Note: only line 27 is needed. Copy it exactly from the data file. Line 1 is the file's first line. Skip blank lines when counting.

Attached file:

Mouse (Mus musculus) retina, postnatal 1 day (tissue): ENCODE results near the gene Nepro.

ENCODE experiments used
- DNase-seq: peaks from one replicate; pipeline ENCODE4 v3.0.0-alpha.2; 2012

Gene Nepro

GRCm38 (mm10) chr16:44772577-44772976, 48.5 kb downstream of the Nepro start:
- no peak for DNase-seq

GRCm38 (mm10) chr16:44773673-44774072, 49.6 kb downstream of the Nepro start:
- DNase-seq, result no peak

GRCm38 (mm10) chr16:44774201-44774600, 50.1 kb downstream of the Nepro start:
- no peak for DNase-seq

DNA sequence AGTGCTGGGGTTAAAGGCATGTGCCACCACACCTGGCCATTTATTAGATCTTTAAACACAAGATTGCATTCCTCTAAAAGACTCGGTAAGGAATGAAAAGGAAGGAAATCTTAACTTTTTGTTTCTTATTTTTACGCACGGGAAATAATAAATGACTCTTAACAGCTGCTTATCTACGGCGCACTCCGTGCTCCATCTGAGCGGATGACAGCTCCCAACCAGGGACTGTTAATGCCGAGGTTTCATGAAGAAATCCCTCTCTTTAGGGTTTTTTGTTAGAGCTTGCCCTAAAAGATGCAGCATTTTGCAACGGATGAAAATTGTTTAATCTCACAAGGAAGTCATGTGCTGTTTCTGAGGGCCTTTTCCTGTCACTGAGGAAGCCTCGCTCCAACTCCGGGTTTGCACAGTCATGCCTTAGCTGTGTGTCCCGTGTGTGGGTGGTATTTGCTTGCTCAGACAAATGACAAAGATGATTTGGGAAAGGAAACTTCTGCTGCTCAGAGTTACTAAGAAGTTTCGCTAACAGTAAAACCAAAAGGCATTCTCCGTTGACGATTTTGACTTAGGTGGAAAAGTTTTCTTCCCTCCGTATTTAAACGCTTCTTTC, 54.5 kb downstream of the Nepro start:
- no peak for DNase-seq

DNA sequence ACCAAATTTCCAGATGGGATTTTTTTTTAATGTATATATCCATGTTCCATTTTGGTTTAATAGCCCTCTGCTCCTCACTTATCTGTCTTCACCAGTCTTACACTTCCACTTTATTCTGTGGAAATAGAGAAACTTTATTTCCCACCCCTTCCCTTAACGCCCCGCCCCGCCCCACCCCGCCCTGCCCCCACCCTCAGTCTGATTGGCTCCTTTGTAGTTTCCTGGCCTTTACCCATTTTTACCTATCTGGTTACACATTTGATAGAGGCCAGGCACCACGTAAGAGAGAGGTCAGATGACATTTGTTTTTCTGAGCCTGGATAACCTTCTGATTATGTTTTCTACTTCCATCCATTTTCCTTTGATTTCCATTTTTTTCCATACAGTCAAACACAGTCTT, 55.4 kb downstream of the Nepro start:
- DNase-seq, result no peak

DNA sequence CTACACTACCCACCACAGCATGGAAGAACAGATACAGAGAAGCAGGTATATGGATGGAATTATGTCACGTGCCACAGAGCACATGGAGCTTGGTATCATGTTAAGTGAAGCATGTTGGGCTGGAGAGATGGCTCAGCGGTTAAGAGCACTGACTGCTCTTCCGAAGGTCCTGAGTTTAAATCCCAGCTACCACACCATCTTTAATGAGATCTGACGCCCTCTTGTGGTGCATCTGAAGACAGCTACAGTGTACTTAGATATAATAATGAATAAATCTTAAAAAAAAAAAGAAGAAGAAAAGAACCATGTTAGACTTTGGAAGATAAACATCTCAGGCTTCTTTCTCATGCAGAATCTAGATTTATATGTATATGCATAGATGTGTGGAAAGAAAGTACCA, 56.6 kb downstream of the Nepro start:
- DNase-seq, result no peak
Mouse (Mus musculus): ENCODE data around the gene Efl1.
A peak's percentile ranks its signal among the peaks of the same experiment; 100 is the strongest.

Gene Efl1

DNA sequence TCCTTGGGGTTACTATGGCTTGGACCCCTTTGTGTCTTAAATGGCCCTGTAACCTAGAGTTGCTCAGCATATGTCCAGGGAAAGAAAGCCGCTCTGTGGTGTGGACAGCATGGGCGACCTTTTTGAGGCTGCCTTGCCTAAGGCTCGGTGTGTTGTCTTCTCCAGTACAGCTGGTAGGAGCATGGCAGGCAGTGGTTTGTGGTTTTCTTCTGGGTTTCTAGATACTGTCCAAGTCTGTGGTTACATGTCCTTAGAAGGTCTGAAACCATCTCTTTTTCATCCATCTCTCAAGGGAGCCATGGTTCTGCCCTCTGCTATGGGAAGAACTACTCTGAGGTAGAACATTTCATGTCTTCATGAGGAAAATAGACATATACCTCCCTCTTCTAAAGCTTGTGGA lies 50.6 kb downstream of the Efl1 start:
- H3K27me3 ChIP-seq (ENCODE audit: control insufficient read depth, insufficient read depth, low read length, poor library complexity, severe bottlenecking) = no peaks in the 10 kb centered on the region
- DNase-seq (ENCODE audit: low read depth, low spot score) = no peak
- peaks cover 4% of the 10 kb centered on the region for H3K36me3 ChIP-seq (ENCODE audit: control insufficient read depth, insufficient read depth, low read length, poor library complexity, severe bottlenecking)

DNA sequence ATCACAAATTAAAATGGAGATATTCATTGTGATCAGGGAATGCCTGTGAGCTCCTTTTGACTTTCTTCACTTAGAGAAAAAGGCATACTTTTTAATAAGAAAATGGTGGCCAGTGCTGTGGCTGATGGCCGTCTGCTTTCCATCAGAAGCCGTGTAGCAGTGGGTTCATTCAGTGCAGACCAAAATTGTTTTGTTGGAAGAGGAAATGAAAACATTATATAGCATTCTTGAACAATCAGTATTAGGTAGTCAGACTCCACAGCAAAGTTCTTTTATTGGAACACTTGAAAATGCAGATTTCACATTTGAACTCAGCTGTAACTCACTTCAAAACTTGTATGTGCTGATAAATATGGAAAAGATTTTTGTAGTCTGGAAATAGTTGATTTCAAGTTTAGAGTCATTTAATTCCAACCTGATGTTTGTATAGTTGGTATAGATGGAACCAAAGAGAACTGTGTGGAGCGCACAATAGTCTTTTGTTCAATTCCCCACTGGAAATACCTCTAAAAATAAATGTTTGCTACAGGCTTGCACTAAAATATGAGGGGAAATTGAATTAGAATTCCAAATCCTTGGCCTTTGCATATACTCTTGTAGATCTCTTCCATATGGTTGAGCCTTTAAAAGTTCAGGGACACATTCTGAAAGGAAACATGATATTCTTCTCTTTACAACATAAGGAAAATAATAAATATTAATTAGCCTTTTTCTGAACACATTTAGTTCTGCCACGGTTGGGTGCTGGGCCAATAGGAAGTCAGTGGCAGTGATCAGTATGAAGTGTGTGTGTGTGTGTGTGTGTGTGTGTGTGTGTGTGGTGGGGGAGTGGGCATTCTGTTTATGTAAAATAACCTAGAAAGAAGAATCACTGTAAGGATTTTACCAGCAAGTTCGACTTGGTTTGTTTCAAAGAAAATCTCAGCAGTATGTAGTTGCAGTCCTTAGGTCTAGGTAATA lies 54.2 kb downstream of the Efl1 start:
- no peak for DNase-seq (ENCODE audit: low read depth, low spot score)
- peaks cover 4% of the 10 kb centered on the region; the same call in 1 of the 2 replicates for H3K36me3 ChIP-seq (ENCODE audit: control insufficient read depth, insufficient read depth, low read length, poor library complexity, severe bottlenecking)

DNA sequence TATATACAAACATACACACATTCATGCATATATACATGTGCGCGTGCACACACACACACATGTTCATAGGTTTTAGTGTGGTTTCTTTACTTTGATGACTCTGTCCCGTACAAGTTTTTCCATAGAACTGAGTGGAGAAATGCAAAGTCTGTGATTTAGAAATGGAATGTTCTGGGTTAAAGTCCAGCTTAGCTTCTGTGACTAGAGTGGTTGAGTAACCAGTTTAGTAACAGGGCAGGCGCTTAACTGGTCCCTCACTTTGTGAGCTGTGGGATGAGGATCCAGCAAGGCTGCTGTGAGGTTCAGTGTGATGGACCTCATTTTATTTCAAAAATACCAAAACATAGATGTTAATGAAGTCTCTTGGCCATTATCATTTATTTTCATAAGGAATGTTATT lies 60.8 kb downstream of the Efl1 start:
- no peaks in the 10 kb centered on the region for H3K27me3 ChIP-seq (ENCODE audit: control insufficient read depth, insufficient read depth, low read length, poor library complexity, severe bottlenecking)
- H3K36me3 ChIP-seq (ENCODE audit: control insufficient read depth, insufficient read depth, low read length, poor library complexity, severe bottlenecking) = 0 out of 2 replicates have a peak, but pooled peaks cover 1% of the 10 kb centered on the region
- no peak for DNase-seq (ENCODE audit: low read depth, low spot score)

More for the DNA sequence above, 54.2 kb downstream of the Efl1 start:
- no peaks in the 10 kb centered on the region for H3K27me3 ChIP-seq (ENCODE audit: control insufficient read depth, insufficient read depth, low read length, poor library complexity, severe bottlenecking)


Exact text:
DNA sequence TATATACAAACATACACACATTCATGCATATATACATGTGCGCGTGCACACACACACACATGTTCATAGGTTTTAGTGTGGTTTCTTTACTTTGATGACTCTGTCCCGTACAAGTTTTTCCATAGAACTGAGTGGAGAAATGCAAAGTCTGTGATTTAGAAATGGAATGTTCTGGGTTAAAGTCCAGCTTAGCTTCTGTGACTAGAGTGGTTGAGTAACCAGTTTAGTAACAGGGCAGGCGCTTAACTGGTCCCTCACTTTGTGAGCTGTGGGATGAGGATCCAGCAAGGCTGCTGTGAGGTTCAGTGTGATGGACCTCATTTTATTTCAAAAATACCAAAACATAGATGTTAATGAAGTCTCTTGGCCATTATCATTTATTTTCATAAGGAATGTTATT lies 60.8 kb downstream of the Efl1 start: